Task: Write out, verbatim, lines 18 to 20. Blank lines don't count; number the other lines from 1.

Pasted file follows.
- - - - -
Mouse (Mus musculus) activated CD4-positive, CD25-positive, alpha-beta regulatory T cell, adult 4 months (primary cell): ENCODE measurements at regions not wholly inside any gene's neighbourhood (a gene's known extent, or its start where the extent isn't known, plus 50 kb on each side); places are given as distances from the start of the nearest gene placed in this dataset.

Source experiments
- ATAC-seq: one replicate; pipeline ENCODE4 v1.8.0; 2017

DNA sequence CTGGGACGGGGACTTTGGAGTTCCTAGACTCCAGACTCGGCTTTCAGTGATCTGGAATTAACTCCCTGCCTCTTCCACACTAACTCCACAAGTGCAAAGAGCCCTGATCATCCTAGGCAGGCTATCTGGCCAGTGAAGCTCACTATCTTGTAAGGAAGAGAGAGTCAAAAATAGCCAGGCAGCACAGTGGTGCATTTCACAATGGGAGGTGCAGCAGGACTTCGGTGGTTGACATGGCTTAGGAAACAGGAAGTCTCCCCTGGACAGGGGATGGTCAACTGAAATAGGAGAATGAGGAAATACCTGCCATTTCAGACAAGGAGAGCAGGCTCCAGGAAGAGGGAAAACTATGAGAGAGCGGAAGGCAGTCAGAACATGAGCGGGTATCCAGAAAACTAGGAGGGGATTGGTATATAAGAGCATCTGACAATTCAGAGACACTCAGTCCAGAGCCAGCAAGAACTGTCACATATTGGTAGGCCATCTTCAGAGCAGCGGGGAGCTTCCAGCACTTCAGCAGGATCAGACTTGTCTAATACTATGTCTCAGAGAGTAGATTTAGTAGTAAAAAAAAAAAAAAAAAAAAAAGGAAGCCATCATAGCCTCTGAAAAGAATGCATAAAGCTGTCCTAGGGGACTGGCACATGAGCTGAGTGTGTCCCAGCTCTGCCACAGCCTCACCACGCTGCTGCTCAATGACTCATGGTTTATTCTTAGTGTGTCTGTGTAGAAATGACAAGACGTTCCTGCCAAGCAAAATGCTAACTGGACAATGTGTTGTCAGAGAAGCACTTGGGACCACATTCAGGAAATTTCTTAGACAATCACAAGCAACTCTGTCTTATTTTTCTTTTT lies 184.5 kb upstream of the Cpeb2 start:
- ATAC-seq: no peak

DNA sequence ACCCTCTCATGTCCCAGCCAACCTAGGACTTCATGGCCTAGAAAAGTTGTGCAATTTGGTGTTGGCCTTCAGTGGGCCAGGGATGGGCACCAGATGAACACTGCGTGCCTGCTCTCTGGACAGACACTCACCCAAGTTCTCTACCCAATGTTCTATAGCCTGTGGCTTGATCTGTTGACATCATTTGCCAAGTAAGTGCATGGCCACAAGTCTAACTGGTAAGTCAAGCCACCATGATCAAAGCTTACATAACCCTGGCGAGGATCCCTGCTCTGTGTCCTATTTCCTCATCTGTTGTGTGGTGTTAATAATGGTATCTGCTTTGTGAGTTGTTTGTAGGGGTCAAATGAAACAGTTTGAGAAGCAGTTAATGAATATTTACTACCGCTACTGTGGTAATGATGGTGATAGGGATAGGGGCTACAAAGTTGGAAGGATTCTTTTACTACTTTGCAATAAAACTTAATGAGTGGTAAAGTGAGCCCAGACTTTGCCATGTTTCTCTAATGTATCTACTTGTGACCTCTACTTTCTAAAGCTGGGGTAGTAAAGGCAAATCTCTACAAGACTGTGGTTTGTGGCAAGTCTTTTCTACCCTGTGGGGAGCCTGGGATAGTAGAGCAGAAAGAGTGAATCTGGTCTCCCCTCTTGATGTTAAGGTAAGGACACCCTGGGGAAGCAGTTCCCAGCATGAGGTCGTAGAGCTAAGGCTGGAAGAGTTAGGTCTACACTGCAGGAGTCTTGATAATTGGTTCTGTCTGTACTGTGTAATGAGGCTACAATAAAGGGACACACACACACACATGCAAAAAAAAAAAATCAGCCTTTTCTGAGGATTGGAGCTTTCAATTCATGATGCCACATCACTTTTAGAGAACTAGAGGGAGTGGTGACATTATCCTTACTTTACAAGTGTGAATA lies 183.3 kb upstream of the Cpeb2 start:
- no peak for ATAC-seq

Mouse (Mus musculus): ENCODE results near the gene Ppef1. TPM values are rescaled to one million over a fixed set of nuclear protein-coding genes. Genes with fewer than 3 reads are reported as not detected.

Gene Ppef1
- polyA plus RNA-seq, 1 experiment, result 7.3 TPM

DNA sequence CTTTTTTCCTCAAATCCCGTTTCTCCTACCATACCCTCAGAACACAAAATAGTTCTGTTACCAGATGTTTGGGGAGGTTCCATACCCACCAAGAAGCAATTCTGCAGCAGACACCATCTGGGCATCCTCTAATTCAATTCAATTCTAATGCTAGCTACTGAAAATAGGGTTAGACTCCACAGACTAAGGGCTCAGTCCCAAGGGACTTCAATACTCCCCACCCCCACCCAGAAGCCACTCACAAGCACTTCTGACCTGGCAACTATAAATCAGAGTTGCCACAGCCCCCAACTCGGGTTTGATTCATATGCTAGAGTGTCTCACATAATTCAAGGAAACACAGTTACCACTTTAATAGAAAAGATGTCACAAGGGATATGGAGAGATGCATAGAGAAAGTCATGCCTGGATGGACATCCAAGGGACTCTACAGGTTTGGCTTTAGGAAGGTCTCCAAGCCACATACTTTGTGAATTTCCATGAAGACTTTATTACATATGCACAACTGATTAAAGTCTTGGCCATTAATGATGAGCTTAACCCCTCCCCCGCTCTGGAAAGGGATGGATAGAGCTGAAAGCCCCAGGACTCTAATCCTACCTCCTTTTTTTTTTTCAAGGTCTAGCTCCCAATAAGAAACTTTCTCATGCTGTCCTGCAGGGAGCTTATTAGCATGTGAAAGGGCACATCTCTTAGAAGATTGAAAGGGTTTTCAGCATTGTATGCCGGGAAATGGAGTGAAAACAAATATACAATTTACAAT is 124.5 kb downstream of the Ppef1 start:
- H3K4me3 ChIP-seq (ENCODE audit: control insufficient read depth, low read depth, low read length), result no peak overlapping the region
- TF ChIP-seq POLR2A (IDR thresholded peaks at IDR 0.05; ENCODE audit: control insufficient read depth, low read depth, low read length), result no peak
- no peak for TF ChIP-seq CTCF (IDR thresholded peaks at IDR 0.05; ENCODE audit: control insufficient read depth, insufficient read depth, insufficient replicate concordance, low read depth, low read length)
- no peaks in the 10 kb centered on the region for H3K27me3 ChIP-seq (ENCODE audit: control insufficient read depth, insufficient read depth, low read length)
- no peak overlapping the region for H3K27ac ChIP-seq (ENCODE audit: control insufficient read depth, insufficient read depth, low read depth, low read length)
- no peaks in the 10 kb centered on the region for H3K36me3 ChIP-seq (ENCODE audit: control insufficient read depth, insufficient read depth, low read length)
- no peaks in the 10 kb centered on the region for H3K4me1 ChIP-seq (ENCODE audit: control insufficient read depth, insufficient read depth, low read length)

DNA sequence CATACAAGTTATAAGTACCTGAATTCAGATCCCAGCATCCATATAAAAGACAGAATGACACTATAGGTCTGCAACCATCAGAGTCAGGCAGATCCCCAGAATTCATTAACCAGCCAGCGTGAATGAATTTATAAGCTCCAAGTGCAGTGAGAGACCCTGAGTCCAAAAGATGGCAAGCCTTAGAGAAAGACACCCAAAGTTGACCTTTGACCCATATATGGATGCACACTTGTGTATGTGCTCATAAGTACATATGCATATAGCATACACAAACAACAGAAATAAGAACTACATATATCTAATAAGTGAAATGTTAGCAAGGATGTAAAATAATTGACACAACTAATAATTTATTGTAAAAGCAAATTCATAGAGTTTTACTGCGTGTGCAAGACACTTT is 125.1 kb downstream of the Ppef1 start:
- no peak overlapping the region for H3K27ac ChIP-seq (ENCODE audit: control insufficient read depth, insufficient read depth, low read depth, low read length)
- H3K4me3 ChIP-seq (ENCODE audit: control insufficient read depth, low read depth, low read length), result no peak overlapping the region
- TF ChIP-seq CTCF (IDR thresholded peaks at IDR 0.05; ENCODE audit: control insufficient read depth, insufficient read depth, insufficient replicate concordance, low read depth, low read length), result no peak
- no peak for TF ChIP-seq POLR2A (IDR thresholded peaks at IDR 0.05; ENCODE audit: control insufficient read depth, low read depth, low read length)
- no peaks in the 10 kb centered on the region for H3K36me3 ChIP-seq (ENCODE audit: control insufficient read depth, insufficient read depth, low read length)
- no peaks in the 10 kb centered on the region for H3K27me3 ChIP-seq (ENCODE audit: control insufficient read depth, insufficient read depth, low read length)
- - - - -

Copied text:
- no peaks in the 10 kb centered on the region for H3K4me1 ChIP-seq (ENCODE audit: control insufficient read depth, insufficient read depth, low read length)

DNA sequence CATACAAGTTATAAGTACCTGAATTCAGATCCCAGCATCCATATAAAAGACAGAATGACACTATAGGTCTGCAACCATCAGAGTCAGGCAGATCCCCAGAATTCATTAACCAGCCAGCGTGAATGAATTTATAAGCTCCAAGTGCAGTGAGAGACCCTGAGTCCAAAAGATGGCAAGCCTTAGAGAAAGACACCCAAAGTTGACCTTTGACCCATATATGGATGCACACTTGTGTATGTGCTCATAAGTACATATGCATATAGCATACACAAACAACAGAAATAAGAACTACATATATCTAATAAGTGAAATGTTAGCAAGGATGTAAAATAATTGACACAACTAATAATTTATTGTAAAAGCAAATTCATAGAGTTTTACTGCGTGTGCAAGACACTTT is 125.1 kb downstream of the Ppef1 start:
- no peak overlapping the region for H3K27ac ChIP-seq (ENCODE audit: control insufficient read depth, insufficient read depth, low read depth, low read length)